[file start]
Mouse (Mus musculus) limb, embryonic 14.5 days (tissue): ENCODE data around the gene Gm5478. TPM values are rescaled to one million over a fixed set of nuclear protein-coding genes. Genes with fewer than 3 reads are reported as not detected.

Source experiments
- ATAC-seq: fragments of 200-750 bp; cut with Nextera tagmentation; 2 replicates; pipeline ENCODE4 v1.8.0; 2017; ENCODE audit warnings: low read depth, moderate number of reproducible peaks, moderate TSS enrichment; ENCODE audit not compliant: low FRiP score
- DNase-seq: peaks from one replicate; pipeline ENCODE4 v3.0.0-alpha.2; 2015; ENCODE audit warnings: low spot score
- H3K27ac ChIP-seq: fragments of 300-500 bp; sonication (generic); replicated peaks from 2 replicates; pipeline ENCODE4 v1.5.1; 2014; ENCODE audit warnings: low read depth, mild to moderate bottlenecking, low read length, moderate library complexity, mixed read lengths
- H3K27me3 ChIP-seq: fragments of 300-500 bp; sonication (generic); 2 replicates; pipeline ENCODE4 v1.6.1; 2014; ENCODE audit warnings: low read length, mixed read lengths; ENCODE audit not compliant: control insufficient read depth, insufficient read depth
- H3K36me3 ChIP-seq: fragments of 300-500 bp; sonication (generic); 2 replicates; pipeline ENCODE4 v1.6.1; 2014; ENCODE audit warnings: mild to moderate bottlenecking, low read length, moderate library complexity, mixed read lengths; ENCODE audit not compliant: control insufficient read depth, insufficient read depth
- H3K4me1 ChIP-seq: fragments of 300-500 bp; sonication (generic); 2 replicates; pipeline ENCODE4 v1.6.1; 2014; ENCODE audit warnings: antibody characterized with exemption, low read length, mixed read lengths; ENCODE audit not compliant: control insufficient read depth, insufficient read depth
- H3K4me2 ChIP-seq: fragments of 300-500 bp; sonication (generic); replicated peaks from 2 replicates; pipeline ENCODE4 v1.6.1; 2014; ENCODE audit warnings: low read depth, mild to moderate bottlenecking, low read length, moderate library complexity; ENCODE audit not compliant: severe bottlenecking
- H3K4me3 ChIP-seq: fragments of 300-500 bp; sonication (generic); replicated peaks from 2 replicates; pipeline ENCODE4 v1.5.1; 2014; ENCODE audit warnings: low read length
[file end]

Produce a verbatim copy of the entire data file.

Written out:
Mouse (Mus musculus) limb, embryonic 14.5 days (tissue): ENCODE data around the gene Gm5478. TPM values are rescaled to one million over a fixed set of nuclear protein-coding genes. Genes with fewer than 3 reads are reported as not detected.

Source experiments
- ATAC-seq: fragments of 200-750 bp; cut with Nextera tagmentation; 2 replicates; pipeline ENCODE4 v1.8.0; 2017; ENCODE audit warnings: low read depth, moderate number of reproducible peaks, moderate TSS enrichment; ENCODE audit not compliant: low FRiP score
- DNase-seq: peaks from one replicate; pipeline ENCODE4 v3.0.0-alpha.2; 2015; ENCODE audit warnings: low spot score
- H3K27ac ChIP-seq: fragments of 300-500 bp; sonication (generic); replicated peaks from 2 replicates; pipeline ENCODE4 v1.5.1; 2014; ENCODE audit warnings: low read depth, mild to moderate bottlenecking, low read length, moderate library complexity, mixed read lengths
- H3K27me3 ChIP-seq: fragments of 300-500 bp; sonication (generic); 2 replicates; pipeline ENCODE4 v1.6.1; 2014; ENCODE audit warnings: low read length, mixed read lengths; ENCODE audit not compliant: control insufficient read depth, insufficient read depth
- H3K36me3 ChIP-seq: fragments of 300-500 bp; sonication (generic); 2 replicates; pipeline ENCODE4 v1.6.1; 2014; ENCODE audit warnings: mild to moderate bottlenecking, low read length, moderate library complexity, mixed read lengths; ENCODE audit not compliant: control insufficient read depth, insufficient read depth
- H3K4me1 ChIP-seq: fragments of 300-500 bp; sonication (generic); 2 replicates; pipeline ENCODE4 v1.6.1; 2014; ENCODE audit warnings: antibody characterized with exemption, low read length, mixed read lengths; ENCODE audit not compliant: control insufficient read depth, insufficient read depth
- H3K4me2 ChIP-seq: fragments of 300-500 bp; sonication (generic); replicated peaks from 2 replicates; pipeline ENCODE4 v1.6.1; 2014; ENCODE audit warnings: low read depth, mild to moderate bottlenecking, low read length, moderate library complexity; ENCODE audit not compliant: severe bottlenecking
- H3K4me3 ChIP-seq: fragments of 300-500 bp; sonication (generic); replicated peaks from 2 replicates; pipeline ENCODE4 v1.5.1; 2014; ENCODE audit warnings: low read length